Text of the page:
The readers’ forum

Many tipped workers live in poverty

 

The restaurant industry is one of the fastest growing and most profitable sectors of our economy, yet no other industry gets away with passing crucial costs of doing business mostly onto the consumer. Not only do tipped workers use food stamps at double the rate of employees in any other industry, the majority of their wages don’t come from their employer; they come from tips, which aren’t even guaranteed.

Fifty years ago the United States declared a war on poverty, but today’s wages are abysmally out of step with inflation, productivity and costs of living. If tied to inflation, today’s minimum wage would be at least $10.56, and $21.72 if it kept up with increases in worker productivity. And if you live off tips, you’re three times as likely to live in poverty than any other workforce in the country.

The difference between living off tips and a stable base wage is the difference between saving enough money to plan for the future, afford a doctor’s bill or simply just stay home sick and not be fearful of missing rent that month. For long-time Miami restaurant worker, Lananchino Philizaire, it means not being able to support a family. Restaurant Opportunities Centers United, a national organization fighting to improve wages for our country’s restaurant workers, is collecting stories from anyone who knows what it’s like to live off tips. Philizaire is just one of many people who is struggling to get by.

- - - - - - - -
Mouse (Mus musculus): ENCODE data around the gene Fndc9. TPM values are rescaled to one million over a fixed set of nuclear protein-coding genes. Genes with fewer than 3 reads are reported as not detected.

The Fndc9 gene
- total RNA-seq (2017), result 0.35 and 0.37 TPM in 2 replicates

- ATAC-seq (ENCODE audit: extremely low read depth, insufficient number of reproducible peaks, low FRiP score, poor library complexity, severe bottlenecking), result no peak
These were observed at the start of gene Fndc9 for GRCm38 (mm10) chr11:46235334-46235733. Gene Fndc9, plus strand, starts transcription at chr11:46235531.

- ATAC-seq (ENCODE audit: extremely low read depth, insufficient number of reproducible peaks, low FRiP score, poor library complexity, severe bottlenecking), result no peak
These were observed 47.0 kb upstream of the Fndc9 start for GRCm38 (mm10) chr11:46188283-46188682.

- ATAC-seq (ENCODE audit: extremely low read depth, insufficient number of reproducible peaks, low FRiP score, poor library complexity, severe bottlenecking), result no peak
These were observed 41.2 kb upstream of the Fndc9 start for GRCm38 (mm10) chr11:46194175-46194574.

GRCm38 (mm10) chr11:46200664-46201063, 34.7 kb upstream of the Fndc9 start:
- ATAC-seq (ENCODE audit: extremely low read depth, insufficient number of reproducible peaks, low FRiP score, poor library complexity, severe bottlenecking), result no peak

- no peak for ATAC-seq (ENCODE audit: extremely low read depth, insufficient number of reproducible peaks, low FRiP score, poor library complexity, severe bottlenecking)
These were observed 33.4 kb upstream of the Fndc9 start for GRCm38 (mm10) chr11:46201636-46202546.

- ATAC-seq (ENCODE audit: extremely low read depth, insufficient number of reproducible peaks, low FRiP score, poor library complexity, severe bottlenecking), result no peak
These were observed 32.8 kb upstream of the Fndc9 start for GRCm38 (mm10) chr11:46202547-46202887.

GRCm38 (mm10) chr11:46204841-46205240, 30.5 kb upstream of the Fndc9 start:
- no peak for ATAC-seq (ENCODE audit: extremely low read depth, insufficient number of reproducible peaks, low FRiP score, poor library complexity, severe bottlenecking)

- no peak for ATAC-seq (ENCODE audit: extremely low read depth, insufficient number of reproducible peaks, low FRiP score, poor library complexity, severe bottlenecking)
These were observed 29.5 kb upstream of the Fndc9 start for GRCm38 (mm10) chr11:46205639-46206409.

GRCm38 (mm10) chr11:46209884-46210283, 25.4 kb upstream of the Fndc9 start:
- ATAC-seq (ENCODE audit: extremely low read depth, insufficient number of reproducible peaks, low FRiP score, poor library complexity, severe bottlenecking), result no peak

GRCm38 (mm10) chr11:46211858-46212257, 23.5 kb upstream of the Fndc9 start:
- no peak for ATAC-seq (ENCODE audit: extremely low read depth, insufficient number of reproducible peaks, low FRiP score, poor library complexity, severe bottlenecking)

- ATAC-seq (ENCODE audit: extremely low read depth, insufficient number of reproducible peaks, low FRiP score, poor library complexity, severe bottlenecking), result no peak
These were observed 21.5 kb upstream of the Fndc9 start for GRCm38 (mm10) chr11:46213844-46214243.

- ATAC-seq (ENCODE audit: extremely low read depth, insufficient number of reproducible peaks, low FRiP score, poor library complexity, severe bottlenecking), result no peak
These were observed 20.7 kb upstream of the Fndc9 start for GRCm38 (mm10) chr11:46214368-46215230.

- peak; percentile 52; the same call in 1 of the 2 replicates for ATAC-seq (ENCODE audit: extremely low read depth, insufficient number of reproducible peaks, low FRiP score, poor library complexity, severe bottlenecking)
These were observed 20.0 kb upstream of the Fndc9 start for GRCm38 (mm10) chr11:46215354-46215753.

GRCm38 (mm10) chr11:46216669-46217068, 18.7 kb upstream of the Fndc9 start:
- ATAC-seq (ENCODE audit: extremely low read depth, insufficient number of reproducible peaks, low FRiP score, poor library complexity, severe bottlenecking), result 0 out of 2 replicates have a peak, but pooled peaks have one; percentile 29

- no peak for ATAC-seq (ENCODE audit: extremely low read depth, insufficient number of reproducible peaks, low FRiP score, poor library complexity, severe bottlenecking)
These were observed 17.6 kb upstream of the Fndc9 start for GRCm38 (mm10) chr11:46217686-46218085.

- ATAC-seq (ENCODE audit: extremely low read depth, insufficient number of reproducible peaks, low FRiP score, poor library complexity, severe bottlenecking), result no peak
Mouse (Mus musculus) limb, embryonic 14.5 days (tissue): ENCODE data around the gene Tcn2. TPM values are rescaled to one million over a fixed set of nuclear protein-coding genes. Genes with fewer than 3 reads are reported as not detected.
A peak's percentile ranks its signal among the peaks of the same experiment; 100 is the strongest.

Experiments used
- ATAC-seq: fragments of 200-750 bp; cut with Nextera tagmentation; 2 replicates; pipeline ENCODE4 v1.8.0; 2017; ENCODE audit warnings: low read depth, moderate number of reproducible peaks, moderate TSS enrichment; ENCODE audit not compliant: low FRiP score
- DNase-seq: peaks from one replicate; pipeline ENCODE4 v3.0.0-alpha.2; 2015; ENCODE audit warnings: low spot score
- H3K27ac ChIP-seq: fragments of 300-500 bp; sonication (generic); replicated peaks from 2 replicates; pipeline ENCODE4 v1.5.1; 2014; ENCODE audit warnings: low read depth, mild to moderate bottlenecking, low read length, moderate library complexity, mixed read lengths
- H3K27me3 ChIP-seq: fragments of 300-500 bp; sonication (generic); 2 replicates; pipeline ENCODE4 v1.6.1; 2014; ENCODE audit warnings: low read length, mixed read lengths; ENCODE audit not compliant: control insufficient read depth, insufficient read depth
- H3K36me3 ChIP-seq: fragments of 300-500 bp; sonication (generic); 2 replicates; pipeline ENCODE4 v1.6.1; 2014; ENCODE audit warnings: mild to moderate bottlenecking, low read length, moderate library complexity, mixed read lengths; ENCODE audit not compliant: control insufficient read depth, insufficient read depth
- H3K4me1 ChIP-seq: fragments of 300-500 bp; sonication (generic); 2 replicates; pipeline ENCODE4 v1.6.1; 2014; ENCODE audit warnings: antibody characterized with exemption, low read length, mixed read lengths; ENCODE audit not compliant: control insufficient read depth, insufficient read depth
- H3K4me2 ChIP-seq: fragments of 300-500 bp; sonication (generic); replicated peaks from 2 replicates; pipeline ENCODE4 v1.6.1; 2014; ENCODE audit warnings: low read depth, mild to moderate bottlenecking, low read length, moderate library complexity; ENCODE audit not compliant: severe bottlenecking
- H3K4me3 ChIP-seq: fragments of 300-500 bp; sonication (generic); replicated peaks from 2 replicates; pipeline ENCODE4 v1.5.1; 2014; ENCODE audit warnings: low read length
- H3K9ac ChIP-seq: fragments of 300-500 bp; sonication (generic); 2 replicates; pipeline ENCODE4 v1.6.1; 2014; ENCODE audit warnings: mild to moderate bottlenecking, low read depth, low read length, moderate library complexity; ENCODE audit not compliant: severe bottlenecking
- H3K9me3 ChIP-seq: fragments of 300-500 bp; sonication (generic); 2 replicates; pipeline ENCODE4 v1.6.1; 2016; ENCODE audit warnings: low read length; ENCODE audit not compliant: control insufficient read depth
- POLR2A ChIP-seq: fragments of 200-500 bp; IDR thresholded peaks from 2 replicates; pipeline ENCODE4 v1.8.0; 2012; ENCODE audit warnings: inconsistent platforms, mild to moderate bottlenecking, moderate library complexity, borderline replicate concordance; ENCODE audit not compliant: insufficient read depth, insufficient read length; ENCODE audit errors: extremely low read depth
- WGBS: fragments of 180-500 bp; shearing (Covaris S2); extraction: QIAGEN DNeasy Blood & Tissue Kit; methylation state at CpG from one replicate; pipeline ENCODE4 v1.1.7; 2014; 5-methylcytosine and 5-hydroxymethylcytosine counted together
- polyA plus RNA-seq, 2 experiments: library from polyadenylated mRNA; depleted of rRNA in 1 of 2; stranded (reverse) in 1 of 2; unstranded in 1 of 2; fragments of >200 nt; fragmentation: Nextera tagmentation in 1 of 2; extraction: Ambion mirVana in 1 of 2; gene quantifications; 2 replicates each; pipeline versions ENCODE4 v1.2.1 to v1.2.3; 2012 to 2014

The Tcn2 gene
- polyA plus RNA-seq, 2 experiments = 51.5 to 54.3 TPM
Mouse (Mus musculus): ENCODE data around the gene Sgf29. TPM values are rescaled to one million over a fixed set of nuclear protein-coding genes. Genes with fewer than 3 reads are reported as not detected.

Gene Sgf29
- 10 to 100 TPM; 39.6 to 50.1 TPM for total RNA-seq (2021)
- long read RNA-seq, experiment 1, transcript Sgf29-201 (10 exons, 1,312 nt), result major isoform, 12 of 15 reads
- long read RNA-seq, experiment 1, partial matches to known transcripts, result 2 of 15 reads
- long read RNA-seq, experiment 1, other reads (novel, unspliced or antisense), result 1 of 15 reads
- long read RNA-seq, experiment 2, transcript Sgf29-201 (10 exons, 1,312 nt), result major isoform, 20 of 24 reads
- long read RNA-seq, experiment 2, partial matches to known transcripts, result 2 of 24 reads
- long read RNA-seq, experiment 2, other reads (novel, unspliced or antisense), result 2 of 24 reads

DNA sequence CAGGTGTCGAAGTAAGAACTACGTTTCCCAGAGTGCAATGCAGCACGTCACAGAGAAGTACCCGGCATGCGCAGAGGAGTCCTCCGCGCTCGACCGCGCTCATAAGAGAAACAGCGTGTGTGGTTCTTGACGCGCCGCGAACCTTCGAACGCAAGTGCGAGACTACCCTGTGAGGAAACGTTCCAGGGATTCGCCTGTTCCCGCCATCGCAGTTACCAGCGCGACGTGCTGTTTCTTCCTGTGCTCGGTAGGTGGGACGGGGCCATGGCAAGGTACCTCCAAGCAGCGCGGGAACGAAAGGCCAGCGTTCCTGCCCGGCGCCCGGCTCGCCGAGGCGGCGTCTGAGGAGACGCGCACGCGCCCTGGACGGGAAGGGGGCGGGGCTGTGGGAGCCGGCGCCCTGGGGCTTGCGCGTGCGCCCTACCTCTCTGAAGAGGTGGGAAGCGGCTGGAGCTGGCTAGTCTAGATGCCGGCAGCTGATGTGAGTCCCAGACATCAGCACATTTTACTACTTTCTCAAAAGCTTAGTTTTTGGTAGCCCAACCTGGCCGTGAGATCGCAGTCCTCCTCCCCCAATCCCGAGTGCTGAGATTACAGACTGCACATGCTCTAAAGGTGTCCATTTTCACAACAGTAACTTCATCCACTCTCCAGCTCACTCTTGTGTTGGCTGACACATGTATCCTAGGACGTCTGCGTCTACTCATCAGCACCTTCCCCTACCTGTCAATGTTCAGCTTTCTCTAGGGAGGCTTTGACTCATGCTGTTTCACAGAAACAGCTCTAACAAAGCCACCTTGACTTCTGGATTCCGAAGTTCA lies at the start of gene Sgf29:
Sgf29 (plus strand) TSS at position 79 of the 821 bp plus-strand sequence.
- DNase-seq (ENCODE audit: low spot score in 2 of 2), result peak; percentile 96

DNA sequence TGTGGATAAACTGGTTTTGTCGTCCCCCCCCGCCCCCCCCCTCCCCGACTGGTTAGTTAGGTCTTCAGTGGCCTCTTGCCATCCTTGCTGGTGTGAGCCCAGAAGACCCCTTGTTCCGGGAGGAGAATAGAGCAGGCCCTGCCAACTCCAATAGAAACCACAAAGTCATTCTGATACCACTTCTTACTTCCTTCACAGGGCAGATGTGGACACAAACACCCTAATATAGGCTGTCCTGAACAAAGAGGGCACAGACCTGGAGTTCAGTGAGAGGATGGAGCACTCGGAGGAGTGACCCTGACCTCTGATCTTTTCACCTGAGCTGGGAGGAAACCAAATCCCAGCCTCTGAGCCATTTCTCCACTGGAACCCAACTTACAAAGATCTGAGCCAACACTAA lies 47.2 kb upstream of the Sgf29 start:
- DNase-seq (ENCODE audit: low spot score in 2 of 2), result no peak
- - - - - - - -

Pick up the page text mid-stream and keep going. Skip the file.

To realistically fight poverty, raising wages must include everyone. The bills introduced last week, SB 456 and HB 385, would eliminate the tip credit and require all workers to be paid a minimum of $10.10 an hour, lifting thousands of Floridians from poverty.

It’s time to raise wages for all workers — no worker should earn less than the minimum wage.

Dwight Bullard, state senator, Miami

Saru Jayaraman, co-founder and co-director of ROC United,

Oakland, Calif.

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